The proposed new regulations specifically exempt agricultural land from zoning, but only for “parcels consisting of 40 acres or more.”
Any parcel under 40 acres would be required to prove “agricultural purpose,” something to which Cushing objects.
“I am at 39.9 acres and I produce meat goats which I sell and make more money than a lot of the cattle producers around me, but it requires an awful lot less land,” she said. “I would automatically have to … prove I am agricultural, whereas my next-door neighbor who might have 41 acres does not.”
Moreover, where zoning decisions once rested with the county commission, the new plans would put final decisions in the hands of a zoning administrator, and landowners would be forced to appeal the decisions — at their own cost. In fact, the regulations specifically empower the administrator to “investigate any home occupation or alleged home occupation to determine whether or not such complies with these regulations,” and get a warrant to “enter upon premises to make examinations.”
Those are only some of the requirements, many of which make no sense for a rural area such as Lyon County.
Plan designed by Oregon cricket farmer
The regs are part of a joint strategic plan commissioned by both Lyon County and Emporia in 2016.
As the Sentinel reported in August of last year, the report was done by Eugene, Oregon-based Urban Collaborative which, on its website notes, “Our goal is to create places that support and sustain an area’s or an installation’s diverse missions and that are environmentally, economically, and socially sustainable.“ The firm’s main accomplishments listed on their website are redesigns of military bases for the Department of Defense and urban growth projects.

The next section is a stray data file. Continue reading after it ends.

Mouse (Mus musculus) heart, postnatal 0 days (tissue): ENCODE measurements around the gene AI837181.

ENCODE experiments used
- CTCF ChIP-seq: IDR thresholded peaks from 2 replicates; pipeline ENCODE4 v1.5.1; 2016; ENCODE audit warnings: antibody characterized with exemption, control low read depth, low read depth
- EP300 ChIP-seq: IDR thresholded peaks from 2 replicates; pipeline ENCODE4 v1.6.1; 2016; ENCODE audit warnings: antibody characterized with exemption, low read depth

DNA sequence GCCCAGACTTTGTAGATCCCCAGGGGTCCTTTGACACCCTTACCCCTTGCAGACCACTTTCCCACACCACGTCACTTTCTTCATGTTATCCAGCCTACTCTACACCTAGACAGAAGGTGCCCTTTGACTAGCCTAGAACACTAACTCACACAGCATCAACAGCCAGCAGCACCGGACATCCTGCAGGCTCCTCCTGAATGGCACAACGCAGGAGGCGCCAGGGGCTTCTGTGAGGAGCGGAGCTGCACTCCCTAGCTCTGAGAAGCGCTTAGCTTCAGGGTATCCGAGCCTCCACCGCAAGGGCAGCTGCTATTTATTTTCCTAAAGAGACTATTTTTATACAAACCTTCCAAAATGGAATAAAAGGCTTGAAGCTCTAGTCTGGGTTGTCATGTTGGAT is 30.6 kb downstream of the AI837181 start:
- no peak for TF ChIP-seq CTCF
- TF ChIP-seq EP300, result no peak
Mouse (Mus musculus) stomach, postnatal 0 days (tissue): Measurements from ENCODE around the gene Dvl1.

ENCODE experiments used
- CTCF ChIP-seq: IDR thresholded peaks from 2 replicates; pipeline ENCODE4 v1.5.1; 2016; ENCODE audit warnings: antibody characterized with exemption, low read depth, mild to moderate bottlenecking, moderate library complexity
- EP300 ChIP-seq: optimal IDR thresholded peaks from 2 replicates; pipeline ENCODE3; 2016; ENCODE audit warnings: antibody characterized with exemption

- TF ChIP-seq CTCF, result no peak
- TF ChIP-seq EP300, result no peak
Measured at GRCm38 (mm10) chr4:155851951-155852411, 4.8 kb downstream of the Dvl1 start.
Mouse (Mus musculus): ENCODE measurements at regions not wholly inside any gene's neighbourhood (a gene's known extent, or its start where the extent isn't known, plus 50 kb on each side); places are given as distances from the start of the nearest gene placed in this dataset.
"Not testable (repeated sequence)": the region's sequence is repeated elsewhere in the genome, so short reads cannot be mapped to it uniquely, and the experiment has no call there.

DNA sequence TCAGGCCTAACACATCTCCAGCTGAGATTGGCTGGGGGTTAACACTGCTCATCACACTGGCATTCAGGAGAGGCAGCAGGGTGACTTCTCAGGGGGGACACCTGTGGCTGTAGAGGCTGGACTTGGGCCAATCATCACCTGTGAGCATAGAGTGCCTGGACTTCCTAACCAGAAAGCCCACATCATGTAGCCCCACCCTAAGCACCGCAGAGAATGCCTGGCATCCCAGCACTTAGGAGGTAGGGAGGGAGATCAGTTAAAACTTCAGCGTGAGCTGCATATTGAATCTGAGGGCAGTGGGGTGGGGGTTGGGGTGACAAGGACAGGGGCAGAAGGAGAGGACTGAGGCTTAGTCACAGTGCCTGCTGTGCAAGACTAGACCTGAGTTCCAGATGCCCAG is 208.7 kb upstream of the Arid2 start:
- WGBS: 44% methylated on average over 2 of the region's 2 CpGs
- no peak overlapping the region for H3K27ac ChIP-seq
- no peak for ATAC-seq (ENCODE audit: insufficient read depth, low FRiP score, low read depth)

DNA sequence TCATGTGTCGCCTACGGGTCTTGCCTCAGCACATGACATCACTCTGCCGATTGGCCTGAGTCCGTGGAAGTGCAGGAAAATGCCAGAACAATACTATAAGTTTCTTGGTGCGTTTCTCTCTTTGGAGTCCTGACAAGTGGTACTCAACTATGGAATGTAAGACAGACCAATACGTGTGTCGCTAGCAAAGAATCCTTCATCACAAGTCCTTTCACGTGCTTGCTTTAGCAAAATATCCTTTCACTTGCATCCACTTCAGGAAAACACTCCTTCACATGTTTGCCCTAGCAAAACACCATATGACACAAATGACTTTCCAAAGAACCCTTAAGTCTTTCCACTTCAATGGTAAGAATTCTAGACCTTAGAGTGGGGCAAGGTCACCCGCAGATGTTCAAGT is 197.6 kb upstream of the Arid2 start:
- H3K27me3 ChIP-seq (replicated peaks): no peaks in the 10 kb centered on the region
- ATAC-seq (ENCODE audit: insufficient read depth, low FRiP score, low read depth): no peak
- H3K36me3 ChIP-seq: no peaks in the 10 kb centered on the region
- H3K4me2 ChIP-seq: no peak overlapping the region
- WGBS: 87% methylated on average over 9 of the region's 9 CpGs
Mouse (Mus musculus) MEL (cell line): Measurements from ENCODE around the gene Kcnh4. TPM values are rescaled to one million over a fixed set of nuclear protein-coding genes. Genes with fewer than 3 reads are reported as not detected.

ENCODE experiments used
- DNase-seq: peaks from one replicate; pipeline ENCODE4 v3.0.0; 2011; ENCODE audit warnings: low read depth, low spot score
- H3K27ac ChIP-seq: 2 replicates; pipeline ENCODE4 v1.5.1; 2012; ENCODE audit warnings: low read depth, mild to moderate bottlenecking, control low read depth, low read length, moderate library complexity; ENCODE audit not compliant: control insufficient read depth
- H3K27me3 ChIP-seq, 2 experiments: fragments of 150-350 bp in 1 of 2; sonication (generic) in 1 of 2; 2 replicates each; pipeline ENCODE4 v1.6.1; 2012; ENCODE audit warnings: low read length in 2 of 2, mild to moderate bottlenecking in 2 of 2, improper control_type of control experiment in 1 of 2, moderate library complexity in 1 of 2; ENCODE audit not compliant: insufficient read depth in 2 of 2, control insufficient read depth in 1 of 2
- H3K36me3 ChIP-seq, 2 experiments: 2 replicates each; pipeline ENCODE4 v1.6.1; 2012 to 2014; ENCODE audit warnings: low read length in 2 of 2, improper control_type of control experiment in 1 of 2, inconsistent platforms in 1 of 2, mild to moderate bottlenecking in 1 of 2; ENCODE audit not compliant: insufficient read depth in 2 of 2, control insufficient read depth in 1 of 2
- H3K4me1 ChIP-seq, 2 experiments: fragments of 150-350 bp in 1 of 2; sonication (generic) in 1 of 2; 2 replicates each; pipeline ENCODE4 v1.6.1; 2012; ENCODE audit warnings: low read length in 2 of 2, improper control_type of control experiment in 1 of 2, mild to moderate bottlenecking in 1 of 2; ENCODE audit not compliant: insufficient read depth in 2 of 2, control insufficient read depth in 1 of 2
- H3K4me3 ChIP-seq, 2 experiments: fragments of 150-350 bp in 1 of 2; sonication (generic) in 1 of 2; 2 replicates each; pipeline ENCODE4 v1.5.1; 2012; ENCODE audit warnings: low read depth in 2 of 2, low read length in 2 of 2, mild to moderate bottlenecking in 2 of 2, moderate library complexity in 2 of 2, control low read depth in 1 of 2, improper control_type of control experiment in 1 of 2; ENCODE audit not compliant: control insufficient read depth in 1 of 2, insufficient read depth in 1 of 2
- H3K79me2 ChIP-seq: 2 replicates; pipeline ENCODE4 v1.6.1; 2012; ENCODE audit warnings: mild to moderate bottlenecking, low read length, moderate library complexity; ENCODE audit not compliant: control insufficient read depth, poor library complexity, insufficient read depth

The proposal lays out the reasons why the project was undertaken, including a desire to preserve agricultural landscapes. The zoning recommendations seek to control ag land in Lyon County like it is a painting, focusing on aesthetic features such as “undeveloped land” and “consistent fencing.” There is little mentioned regarding the economics of farming and rural life.
The zoning proposal seems out of touch with the ag community, and perhaps actively attempting to undermine it. In fact, Zoe Anton, Urban Collective’s project manager for the zoning proposal, actively advocates against cattle and poultry production. Anton is vice-president of Craft Crickets, a Eugene, Oregon company that promotes and trains people to raise crickets for food. Anton notes her belief that crickets are better than cattle in an article in 2017. A Craft Crickets webpage says the company believes that cattle, poultry, and pork are polluting the environment.
All this, in the heart of Flint Hills cattle country.
And, as the Observer article noted: “Instead of sticking to agreed-upon principles, compliance would micromanage nearly every aspect, requiring lengthy public reviews and approval processes for both design and use that would change with public opinion. The fact is, allowing for continual public input on every single major construction reinvents the permit wheel for every project. Developers find themselves facing traditional restrictions AND design restrictions, and gain nothing in return.”